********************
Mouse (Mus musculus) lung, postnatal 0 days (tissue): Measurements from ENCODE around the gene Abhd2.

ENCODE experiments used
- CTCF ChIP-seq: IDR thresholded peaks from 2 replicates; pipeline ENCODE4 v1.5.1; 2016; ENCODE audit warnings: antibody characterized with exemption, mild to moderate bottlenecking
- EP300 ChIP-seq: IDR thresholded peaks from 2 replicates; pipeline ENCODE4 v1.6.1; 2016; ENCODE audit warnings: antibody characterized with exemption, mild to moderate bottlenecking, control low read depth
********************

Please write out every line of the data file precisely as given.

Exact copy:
Mouse (Mus musculus) lung, postnatal 0 days (tissue): Measurements from ENCODE around the gene Abhd2.

ENCODE experiments used
- CTCF ChIP-seq: IDR thresholded peaks from 2 replicates; pipeline ENCODE4 v1.5.1; 2016; ENCODE audit warnings: antibody characterized with exemption, mild to moderate bottlenecking
- EP300 ChIP-seq: IDR thresholded peaks from 2 replicates; pipeline ENCODE4 v1.6.1; 2016; ENCODE audit warnings: antibody characterized with exemption, mild to moderate bottlenecking, control low read depth